Cafe Vendôme

Ham croissant

Whether or not Cafe Vendôme’s floor-to-ceiling trompe l’oeil tricks you into believing you’ve been whisked to a Parisian square, the croissants will have your taste buds confirming that founder Hamid Rouchdi’s bakery-cafe is legit. The regular and chocolate-filled croissants have a superior chew and flaky texture, but, for a real-deal French meal, order the ham croissant. A few thin slices of ham get tidily tucked between halves of a buttery, crescent-shaped roll swiped with béchamel. Next comes a shower of mozzarella on top, followed by a trip into the oven until the cheese is bubbling. At $16.99, this might be the most expensive ham croissant you’ve ever eaten (hey, at least it comes with your choice of side salad or roasted potatoes), so savor every morsel.

Evergreen Butcher + Baker


Evergreen Butcher + Baker in Kirkwood offers whole-animal butchered meats and lots of sweet and savory baked goods. There are multiple takes on rye bread, with vollkornbrot one of the favorites. The dense, dark, 100% rye bread makes a perfect base for an open-faced sandwich, and also would be great as part of a smorgasbord with pickled herring, air-dried meats, radishes and Danish havarti or blue cheese.

Star Provisions

Pan epi

James Beard award-winning chef Anne Quatrano’s acclaimed restaurant Bacchanalia shares space with Star Provisions Market & Cafe, where the bakery offers breads, cakes, cookies, pies and pastries. Among all that, the pan epi, an artisan twist on the classic French baguette, beckons with its stalk-like loaf. Not only is it beautiful to behold, but its pull-apart sections also are perfect for making mini sandwiches or fancy hors d’oeuvres.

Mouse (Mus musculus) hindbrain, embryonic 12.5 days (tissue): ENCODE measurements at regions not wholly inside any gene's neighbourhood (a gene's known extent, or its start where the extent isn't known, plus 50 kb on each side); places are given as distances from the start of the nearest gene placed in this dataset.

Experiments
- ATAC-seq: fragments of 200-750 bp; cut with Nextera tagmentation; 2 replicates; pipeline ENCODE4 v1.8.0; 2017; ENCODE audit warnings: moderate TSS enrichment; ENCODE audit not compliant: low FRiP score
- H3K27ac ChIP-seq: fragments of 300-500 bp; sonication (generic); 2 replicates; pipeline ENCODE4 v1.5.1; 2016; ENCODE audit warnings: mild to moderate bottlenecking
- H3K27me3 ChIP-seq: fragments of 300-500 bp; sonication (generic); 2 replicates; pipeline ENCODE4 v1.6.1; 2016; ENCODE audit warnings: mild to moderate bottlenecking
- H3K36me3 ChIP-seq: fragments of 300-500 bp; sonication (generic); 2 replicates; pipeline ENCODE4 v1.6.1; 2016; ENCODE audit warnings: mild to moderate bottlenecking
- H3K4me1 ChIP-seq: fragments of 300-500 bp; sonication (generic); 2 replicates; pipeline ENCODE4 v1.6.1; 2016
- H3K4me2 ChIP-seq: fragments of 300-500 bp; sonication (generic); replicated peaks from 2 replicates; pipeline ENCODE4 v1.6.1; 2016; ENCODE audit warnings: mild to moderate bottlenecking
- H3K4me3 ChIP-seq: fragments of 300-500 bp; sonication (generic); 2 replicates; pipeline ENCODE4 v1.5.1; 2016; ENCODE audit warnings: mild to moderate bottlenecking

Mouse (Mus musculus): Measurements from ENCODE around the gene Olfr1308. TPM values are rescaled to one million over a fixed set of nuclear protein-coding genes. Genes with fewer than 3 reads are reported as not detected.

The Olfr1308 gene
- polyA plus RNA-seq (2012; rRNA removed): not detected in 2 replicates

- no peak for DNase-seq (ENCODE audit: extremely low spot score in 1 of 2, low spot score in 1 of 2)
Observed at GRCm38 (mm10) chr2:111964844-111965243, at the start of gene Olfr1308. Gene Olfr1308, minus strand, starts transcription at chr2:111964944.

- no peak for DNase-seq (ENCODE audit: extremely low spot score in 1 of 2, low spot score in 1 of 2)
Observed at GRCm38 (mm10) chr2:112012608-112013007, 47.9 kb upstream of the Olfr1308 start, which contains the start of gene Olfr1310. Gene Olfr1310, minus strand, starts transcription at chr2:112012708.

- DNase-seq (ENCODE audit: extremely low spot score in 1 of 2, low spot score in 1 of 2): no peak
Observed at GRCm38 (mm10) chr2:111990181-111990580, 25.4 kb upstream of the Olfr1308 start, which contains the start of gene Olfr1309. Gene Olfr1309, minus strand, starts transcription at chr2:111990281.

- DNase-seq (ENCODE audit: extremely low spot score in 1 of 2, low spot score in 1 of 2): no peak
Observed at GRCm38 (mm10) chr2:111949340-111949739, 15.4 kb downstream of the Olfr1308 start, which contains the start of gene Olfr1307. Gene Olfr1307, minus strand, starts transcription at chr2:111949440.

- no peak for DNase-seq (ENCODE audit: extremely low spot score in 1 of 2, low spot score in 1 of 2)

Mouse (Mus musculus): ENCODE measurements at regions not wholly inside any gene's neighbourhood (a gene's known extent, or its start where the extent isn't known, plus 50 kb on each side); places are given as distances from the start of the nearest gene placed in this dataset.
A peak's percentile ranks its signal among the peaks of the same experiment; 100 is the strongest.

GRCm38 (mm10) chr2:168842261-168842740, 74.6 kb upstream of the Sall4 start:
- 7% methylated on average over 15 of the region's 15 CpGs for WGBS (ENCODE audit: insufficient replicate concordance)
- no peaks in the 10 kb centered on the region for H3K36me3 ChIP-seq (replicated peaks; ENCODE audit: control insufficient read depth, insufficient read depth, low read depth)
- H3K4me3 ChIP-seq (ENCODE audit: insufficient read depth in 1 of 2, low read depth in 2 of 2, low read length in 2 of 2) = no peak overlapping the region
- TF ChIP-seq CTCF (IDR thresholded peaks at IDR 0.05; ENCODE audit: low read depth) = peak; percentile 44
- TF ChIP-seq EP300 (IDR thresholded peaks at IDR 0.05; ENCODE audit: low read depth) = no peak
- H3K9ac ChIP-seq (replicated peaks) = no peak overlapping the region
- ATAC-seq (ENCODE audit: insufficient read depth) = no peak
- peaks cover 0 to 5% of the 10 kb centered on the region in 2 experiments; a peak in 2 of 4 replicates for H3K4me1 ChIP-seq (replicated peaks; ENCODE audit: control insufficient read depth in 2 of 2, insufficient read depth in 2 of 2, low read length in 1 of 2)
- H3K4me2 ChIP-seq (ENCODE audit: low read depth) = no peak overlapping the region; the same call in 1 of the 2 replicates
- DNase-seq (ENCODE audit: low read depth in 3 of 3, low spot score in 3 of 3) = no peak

The Bonzo

The Bonzo has been a mainstay on the menu at Murphy’s in Virginia-Highland for more than 20 years, and with good reason. Named after a customer who tried it and said, “I love it. It makes you go bonzo,” it actually is three desserts in one. On the bottom is a perfectly baked brownie, rich with fudge; in the middle, you get a light and creamy New York-style cheesecake; and, on the top is a layer of airy, velvety chocolate mousse, topped with a thin layer of whipped cream. It’s an intensely rich, flavorful — and efficient — treat that rightly earns its place among Atlanta’s best desserts.

Brazilian Bakery Cafe

Empada de palmito

Only a little larger in diameter than a U.S. dollar coin, the empada de palmito from Brazilian Bakery Cafe still packs a flavorful punch. The Brazilian version of a pot pie sees a meat or vegetable and sauce encased in a buttery shell made of wheat flour. Brazilian Bakery Cafe has a version made with chicken and tomato sauce, but I’m partial to the empada that makes use of house-made bechamel sauce and hearts of palm that are harvested from palm trees that often grow in Brazil. They make for a larger-than-life savory bite that fits in the palm of your hand.

White Windmill Bakery


Biting into a perfect macaron is like nibbling a cloud. At White Windmill, a Korean bakery, you first must decide which flavor to pick from a glass case chock-full of colorful choices. Like jewels on display, individually wrapped selections include blood orange, salted caramel, green tea, strawberry, mango and chocolate. Classic pistachio is an impeccable choice. Faultlessly smooth, shiny and round outer shells have a slight crunch as you bite and chew through the toasty nuttiness. A creamy white chocolate and pistachio filling adds more nutty richness. It’s a delightfully textured sandwich of cakey discs that are light as air, yet strong enough to hold a richly flavored cream as you bite through the crisp exterior. If you can’t decide which one you want, get a six-pack box. They hold their crispness for a few days.